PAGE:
But the influence of social media goes beyond the individual, in that these platforms allow users to connect with an unprecedented number of individuals. The concept of social media virality underscores the intricate ways in which individuals and national/global communities interact together to potentially transform our thoughts on a subject or influence our actions. Examples abound of this type of influence, from the Arab Spring to the Ice Bucket Challenge, social media has emerged as a powerful tool for activists and organizers.
So, what are the current trends in social media? And if we have Facebook, LinkedIn, Twitter and Instagram, which should you join? According to a new survey conducted in 2014 by the Pew Research Center, Facebook remains the most popular social media site, with 58 percent of American adults considered users. Among the most well-known and longest lived social media site, Facebook has nearly 1.23 billion monthly active users, 945 million mobile users and 757 million daily users, according to The Next Web. And given these striking numbers it’s no surprise that the term “Facebook Revolution” has come to refer to different revolutions or protests that were coordinated using Facebook, such as the 2009-2010 Iranian election protests, the 2011 Egyptian and Tunisian revolutions, as well as the recent Umbrella Revolution in Hong Kong.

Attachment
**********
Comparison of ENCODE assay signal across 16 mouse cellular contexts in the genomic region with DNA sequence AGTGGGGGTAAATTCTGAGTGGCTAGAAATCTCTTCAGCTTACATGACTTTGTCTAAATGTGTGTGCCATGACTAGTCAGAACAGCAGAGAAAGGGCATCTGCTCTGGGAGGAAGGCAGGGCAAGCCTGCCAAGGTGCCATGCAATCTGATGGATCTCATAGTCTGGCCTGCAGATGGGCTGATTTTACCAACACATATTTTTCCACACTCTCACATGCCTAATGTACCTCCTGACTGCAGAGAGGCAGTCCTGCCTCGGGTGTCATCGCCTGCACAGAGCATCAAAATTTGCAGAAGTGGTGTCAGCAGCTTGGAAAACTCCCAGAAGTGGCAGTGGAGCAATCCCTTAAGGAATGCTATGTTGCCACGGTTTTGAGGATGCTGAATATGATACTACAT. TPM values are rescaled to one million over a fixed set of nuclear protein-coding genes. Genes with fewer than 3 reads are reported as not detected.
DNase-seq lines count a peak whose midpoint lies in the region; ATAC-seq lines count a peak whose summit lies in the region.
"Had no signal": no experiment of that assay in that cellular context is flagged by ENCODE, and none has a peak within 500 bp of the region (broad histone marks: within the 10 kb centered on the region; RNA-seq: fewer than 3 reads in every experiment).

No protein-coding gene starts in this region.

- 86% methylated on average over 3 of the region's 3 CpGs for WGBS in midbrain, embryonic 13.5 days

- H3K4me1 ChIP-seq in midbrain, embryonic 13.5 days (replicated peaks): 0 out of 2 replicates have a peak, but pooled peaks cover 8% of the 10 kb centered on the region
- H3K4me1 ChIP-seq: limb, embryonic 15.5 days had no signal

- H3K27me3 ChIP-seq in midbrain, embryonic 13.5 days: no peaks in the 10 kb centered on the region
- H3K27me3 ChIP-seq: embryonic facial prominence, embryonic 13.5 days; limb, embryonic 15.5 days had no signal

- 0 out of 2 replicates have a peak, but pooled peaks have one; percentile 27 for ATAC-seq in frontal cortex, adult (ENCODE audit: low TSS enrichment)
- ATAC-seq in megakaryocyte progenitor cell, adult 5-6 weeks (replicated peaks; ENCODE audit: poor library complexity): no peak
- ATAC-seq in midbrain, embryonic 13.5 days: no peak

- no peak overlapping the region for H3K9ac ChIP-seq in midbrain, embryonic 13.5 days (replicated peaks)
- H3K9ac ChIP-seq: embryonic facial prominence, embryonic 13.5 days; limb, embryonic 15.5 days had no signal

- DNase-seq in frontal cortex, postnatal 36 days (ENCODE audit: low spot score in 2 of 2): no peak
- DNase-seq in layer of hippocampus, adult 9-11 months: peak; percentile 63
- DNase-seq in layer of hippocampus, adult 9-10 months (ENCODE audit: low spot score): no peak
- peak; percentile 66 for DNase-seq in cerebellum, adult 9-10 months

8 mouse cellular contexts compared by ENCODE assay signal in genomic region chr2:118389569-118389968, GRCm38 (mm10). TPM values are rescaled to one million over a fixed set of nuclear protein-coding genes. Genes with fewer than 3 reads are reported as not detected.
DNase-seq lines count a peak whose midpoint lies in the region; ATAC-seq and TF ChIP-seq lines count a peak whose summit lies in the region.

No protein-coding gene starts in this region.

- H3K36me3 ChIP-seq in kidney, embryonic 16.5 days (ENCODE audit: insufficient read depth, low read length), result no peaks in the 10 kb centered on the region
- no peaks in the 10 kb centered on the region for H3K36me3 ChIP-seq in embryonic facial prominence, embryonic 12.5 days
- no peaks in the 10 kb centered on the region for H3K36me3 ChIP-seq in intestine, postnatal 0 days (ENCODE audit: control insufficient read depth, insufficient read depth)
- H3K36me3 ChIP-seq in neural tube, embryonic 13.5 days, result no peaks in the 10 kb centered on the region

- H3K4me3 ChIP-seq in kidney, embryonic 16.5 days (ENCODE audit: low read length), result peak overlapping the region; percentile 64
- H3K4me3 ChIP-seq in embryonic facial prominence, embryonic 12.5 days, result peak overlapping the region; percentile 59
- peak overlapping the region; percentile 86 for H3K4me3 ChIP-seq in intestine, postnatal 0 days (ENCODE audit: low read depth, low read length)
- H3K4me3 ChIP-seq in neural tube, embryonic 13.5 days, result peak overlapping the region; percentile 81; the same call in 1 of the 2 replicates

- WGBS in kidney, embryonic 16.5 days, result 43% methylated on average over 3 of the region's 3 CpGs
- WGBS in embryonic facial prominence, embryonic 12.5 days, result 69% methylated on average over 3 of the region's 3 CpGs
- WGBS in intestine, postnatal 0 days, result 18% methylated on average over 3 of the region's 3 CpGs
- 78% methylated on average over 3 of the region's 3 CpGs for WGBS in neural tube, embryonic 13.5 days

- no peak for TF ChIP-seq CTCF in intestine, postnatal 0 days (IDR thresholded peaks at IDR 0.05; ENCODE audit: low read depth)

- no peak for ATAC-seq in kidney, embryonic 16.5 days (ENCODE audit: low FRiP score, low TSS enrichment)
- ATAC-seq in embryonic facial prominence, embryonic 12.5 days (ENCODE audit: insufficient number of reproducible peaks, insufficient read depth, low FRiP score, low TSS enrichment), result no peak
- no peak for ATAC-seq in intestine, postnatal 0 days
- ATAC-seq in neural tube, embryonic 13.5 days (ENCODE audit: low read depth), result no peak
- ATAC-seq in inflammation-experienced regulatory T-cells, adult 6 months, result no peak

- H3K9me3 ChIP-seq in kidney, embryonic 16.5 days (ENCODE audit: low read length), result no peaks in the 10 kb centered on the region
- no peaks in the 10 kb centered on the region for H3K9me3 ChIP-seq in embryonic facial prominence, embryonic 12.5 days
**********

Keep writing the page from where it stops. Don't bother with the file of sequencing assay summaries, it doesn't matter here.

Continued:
Despite its popularity and continued dominance of the market, Facebook’s growth has slowed in the U.S. as the variety of social media platforms individuals can use (e.g. Twitter, Instagram, LinkedIn, Pinterest) has increased. In fact, Instagram experienced the fastest growth this year, especially among young adults between 18-29 years old, and is now used by approximately 26 percent of the adult population.
Some researchers have said Facebook has reached a “critical mass” in the U.S., which is supported by the data that shows the social network is the most popular site; however, membership levels have stagnated sine 2013. Interestingly, more adults aged 65 years and older, are becoming users: fifty-six percent of Internet users of this age demographic are now on Facebook.
The Pew Research Center also found that nearly 52 percent of Americans are using two or more social media sites, an increase from 42 percent in 2013.
Unfortunately for Twitter, the company has seen declining engagement from its users. According to the Pew report “36% of Twitter users visit the site daily, but this actually represents a 10-point decrease from the 46% who did so in 2012.” Tech Crunch hypothesizes that this declining engagement could be related to the difficulty of finding friends on the platform or checking Twitter networks daily.
Ultimately, 2015 will be an interesting time to both observe the ways in which social media sites change their strategies to boost membership, as well as the new websites that emerge to again revolutionize our concept of community.
(Photo courtesy of Kim San Diego)
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